Kenner, Hugh, The Invisible Poet: T.S. Eliot, McDowell, Oblinsky, 1959.
Knapp, James F., "Eliot's 'Prufrock' and the Form of Modern Poetry," in Arizona Quarterly, Vol. 30, No. 1, Spring, 1974, pp. 5-14.
Miller, Vincent, "Eliot's Submission to Time," in Sewanee Review, Summer, 1976, pp. 448-64.
Rosenthal, M. L., "Adolescents Singing, Each to Each— When We and Eliot Were Young," in The New York Times Book Review, October 20, 1985, pp. 3, 37.
Sinclair, May, "'Prufrock and Other Observations': A Criticism," in The Little Review, Volume IV, December, 1917, pp. 8-14.
Schwartz, Delmore, "The Literary Dictatorship of T. S. Eliot," in Partisan Review, Vol. XVI, No. 2, February, 1949, pp. 119-37.
For Further Reading Blythe, Hal, and Charlie Sweet. "Eliot's 'The Love Song of J. Alfred Prufrock.'" The Explicator, Volume 52, number 3, Spring 1994, p. 170. It would have seemed that by the time this was written all that needed to be said about the poem would have been covered, but these authors bring to light new information about different interpretations and possible sources for the "ragged claws" line.
Bradbury, Malcom. The Modern World: Ten Great Writers. New York: Viking Penguin Inc., 1988. Eliot is one of the great writers given his own chapter in this book, of course, but just as interesting is the introduction, which puts these ten writers (including Ibsen, Proust, Pirendello and Kafka) into perspective of one another like pieces of a jigsaw puzzle.
Symons, Julian. Makers of the New: The Revolution in Literature 1912-1939. New York: Random House, 1987. The author is a well-known biographer and critic who knew several of the important artistic figures discussed in this book, and who therefore sketches out the rise of Modernism as an interesting, personal story.
Last Updated on May 7, 2015, by eNotes Editorial. Word Count: 52
Ackroyd, Peter. T. S. Eliot: A Life. New York: Simon & Schuster, 1984.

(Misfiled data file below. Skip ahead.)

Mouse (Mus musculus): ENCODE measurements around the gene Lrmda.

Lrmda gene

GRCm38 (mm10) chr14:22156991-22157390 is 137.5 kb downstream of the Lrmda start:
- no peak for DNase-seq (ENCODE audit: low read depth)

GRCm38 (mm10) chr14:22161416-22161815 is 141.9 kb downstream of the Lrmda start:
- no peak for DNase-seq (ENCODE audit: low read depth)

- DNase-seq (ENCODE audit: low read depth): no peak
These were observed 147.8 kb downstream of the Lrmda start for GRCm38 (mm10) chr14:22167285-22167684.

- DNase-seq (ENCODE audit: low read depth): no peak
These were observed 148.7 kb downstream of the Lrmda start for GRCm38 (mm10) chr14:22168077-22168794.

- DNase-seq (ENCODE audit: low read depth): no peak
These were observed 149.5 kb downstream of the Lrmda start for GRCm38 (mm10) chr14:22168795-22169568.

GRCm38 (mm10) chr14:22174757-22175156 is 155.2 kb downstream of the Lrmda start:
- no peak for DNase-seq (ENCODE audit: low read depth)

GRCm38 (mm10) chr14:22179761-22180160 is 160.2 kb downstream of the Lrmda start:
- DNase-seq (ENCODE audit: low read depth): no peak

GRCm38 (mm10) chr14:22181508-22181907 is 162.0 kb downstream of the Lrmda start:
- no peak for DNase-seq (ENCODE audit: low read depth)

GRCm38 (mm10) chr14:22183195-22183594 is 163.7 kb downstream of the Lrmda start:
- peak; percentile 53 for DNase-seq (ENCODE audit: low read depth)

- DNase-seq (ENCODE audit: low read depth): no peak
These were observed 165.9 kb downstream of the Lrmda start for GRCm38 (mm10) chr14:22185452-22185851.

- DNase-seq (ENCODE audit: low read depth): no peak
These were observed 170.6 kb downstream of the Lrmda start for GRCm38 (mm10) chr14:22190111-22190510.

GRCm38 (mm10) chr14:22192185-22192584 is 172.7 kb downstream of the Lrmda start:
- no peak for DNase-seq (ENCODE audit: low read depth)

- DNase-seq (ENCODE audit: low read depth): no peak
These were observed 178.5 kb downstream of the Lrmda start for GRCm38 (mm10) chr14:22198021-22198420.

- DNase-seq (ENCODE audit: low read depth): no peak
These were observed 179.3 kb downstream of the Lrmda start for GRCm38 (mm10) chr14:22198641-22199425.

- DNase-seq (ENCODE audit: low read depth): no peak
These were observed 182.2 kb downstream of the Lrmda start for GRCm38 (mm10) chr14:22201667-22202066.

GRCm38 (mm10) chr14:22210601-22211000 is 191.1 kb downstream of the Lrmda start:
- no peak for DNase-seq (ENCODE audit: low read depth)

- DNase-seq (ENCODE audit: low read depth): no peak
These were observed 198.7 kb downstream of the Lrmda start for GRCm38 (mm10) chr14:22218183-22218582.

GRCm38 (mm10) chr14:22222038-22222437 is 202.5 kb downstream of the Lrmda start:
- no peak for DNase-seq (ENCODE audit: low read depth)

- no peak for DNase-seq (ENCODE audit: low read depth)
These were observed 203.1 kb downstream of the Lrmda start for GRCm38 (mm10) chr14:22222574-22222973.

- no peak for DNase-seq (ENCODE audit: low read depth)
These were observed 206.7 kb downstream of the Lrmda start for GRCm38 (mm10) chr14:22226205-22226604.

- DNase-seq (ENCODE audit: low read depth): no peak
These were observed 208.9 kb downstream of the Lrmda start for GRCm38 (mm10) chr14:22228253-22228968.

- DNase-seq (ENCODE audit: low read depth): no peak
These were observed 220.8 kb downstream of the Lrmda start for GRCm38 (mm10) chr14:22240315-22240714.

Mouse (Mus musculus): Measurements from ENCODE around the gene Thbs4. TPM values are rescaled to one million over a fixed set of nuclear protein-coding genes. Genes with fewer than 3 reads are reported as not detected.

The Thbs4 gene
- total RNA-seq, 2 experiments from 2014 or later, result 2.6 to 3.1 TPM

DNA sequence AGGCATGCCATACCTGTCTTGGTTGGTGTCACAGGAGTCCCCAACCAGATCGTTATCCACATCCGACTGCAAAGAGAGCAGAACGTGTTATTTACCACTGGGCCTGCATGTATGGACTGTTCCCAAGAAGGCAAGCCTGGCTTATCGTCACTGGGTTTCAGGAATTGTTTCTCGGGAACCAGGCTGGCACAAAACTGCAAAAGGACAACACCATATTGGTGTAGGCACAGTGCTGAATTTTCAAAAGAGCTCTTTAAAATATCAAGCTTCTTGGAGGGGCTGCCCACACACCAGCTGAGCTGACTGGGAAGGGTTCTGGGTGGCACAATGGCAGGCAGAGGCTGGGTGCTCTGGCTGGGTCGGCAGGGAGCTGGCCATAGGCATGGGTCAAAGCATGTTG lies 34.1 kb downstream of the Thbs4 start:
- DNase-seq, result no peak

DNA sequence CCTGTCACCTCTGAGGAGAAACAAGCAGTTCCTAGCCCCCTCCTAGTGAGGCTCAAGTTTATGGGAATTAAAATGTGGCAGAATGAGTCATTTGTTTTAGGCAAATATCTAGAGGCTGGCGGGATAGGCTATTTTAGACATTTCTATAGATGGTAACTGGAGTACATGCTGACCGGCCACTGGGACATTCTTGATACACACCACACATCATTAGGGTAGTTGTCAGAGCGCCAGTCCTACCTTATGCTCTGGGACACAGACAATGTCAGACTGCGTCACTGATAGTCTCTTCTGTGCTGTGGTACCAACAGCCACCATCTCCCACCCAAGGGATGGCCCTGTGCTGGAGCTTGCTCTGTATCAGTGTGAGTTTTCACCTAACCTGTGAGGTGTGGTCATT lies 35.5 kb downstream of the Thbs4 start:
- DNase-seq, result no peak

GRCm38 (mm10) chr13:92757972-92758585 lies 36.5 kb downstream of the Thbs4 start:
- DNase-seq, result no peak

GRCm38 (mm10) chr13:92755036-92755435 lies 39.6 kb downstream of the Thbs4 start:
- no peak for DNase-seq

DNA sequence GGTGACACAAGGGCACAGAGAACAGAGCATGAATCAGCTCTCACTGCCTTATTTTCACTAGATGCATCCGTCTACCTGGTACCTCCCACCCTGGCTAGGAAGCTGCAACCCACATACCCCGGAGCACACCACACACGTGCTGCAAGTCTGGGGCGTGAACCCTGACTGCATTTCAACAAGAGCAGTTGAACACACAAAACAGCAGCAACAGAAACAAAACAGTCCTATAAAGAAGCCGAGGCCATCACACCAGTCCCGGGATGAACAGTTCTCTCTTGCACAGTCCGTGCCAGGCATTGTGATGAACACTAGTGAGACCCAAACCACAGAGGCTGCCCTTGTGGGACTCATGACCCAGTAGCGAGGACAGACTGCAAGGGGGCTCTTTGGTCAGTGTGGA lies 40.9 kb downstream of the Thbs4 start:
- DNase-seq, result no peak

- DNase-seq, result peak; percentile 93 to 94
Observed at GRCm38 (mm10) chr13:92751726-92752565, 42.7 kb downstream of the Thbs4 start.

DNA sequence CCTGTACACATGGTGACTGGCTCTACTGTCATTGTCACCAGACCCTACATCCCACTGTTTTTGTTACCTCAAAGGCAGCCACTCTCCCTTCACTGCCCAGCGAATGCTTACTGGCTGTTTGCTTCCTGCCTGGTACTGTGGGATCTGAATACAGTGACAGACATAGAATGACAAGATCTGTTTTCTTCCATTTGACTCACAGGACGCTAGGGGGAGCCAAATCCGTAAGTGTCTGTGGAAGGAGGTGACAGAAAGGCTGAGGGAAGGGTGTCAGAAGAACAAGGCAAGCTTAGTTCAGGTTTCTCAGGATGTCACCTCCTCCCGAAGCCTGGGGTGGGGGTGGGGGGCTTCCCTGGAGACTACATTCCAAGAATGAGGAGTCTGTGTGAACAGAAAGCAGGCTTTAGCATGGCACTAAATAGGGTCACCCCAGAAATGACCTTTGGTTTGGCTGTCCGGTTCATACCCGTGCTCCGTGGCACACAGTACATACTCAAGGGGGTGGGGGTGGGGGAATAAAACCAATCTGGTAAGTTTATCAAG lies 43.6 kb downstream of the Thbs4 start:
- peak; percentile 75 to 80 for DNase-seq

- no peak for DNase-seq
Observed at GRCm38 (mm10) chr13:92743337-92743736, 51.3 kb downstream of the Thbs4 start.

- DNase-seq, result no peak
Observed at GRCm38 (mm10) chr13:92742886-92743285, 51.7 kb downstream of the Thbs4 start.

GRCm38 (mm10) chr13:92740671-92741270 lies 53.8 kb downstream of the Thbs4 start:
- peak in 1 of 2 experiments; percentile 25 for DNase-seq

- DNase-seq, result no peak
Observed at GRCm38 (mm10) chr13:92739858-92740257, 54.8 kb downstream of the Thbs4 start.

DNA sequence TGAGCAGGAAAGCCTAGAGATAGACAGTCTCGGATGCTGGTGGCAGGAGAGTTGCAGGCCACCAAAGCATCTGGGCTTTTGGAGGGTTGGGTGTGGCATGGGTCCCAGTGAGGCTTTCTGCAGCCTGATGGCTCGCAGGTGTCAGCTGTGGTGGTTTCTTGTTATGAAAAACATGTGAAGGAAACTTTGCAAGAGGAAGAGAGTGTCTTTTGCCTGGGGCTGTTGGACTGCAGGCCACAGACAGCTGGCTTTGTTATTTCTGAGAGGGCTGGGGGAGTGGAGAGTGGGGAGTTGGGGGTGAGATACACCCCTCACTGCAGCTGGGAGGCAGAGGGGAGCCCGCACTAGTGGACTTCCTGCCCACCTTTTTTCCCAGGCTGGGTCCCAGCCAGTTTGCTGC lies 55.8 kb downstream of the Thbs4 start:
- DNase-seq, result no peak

Bush, Ronald. T. S. Eliot: A Study in Character and Style. New York: Oxford University Press, 1984.
Kenner, Hugh. The Invisible Poet. New York: McDowell, Obolensky, 1959.
Wagner, Linda W. T. S. Eliot: A Collection of Criticism. New York: McGraw-Hill, 1974.
Last Updated on May 7, 2015, by eNotes Editorial. Word Count: 164
Context: The title of this poem is deeply ironic, because the speaker is a man far too timid ever to sing a love-song, or, indeed, ever to express what he really thinks. He is a guest at a reception at which the other guests are oppressively intellectual. He is never a part of the conversation: he is too shy and self-conscious to meet the company on equal terms. He is miserable and bored, yet his shyness prevents him from leaving, for he is afraid of being laughed at. The pretentious intellectuality and the brittle conversation of the guests at the party are summed up in the description of the women, as Prufrock hesitates between staying and summoning up enough courage to leave.
In the room the women come and goTalking of Michelangelo.And indeed there will be timeTo wonder, "Do I dare?" and, "Do I dare?"Time to turn back and descend the stair,With a bald spot in the middle of my hair. . . .
Last Updated on May 7, 2015, by eNotes Editorial. Word Count: 175
Context: The description of the evening with which the poem opens is a "conceit," as the metaphysical poets used the term; that is, a similarity between apparently unlike objects has been perceived by the mind of the poet. By this means, the reader is startled, almost shocked, into attention. The poem, ironically called a "love song," describes a timid, inhibited, ineffectual man as he goes toward a fashionable reception. He proceeds on his way hesitatingly: he knows that he will meet overwhelmingly intellectual people but that he will be too shy to talk and yet too shy to leave. So he goes through the side-streets, in a cheap part of the city, to the reception where he will be unhappy because of his awareness of his timidity and his fear of being laughed at. The poem begins:
Let us go then, you and I,When the evening is spread out against the skyLike a patient etherized upon a table;Let us go, through certain half-deserted streets,The muttering retreatsOf restless nights in one-night cheap hotels. . . .